I really don’t understand how we got to this point. And I honestly wish that the whole world will just slow down a little bit and take time. It’s just gotten out of hand, this mass culture thing and the immediacy of the internet and the immediacy of being able to open your phone. You have 5G superfast internet and you just click and everything you could ever want to access is just literally in between your thumb and a tiny little device. What if we just made society in general a little bit nicer and more comfortable for everyone?

Wilmar: We’re starting again with the orchestra now and your energy behind the behind the scenes was amazing trying to get all this organized. But now we’re in a situation that we can work for a month together. It’s like it’s the old times, you know, as summer school, Camp National Youth Orchestra. That kind of feeling. You see each other every day. And I noticed also that everyday you went deeper and with more of yourself and.

Shouldn’t we every year spent time like that, like for a full month or longer and really don’t say what we’re going to play, but just decide in the moment. Because the programs that we play now you decided on last month. It’s fantastic. It’s like ‘what does this time need? What type of music? What type of repertoire? What is the platform that you want to broadcast it?’ 

I would really love for us to to get such a modus operandi. That we decide in the moment what is necessary. Do we decide it’s on a Beethoven seven, or should it be Mozart 41?

That would be great. And it would it would keep us a little bit more relevant in the moment. And I think the perception of classical music by many people is that it is somehow inaccessible, only for the rich, only for the privileged, that it is a bunch of dead composers, dead white male composers. Who cares? Why are we doing that? This is a very hot topic at the moment in the in the world. And the thing is that I feel a huge responsibility for this industry as the public figure that I have become in the eyes of many people. And the fact that my profile is quite different than most conductors traditionally in terms of my age, my sex and et cetera. So I feel that whatever attention I get because I’m a girl or because I’m young used to annoy me and now it doesn’t annoy me more. I just want to use it. I want to use it to preserve this amazing, amazing art form. And I want to use it to help with music education. And I want to just play the game in whatever way one has to.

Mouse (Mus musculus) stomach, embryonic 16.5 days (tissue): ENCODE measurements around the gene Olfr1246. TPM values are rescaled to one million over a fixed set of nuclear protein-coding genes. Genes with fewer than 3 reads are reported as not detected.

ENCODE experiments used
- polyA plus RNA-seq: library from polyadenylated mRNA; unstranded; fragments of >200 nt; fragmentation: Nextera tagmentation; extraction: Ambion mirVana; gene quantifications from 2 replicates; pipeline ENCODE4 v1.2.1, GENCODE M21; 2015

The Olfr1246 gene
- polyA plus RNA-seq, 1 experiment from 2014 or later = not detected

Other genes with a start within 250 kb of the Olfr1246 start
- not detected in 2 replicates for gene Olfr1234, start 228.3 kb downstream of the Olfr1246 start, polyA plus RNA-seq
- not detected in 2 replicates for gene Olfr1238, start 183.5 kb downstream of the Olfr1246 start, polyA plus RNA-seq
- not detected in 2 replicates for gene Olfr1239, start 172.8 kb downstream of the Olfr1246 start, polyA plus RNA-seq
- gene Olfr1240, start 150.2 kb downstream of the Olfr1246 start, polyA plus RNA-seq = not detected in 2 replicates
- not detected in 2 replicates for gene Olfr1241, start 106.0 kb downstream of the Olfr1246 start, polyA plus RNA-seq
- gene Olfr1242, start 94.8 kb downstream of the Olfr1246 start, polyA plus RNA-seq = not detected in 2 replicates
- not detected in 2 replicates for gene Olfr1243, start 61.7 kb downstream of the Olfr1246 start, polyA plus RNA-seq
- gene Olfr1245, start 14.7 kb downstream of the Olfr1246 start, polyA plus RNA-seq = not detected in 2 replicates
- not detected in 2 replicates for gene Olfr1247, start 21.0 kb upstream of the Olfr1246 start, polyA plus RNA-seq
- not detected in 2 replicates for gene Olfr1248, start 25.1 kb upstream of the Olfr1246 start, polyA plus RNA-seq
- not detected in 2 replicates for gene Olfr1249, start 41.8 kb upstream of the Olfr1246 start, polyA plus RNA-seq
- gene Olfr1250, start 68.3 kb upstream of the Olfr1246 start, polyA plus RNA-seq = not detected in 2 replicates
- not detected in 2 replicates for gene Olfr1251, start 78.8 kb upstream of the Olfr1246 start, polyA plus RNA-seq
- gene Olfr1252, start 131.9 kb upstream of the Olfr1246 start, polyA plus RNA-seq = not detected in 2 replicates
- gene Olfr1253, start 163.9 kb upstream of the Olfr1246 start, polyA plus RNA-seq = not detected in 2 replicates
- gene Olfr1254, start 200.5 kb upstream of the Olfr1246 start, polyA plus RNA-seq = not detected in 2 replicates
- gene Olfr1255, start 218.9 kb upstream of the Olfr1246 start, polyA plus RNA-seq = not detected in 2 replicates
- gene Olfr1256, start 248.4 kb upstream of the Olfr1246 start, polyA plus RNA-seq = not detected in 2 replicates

And connect with the necessary people and think outside the box. And I think that’s also what you’re saying, is that thinking outside the box is so crucial for us right now. We’ve had a lot of conversations in the last couple of months about new format, you know, presenting classical music with a new format. And what happens if we don’t have our audience and what happens if, you know, we I mean, we’ve realized that a lot of our audience is elderly. And what if it’s not safe for them to come to the concert hall for another year? What are we going to do? And how do we create media? We are a radio orchestra. We are considered part of the media, part of the Netherlands for sure, which is a very unique thing about this orchestra. I have spent hours and hours thinking about this and also learning about this country and learning about the history in this country of funding for the arts and the cuts and what has happened. I am trying to slowly get involved in a way that’s healthy for me. Because I’m just a musician, not a politician – I don’t want to get involved in politics- but I do want to be able to represent us.

So my big realization from the crisis is what you said about are you what you do or is what you do? Basically, that’s who you are.

I realized that no matter how many times when I’m really tired or overworked or on the verge of a burnout or whatever, I have said to myself, maybe I’m just going to do something else. I think we’ve all said that to ourselves at some point, why aren’t there other things that I love? But I really realized that I just cannot do anything else. This is this is just who I am. I am the music; that it is me and I am it. And it’s always been that way since I was a little girl. And I cannot separate myself from it, not even for a day. So when you realize that, that is very empowering. Because you’re not relying on someone else’s approval, you’re not relying on seeking fame or seeking success, you just have to do this because you believe in it. And that is power. There’s a lot of power and energy that comes from that. So I feel full of many nights of good sleep and having thatr realization.

I feel like Superwoman right now. I feel like we’re going to figure out a way to show everyone to ensure that this artform not only survives, but that it thrives in a way that it hasn’t before.

Listen to the full podcast here:

Wilmar de Visser, principal double bass player (RFO)
Aisling Caisey, solo oboist (RFO)
recording & editing: txt producties: Bart Geeraedts
production: 24classics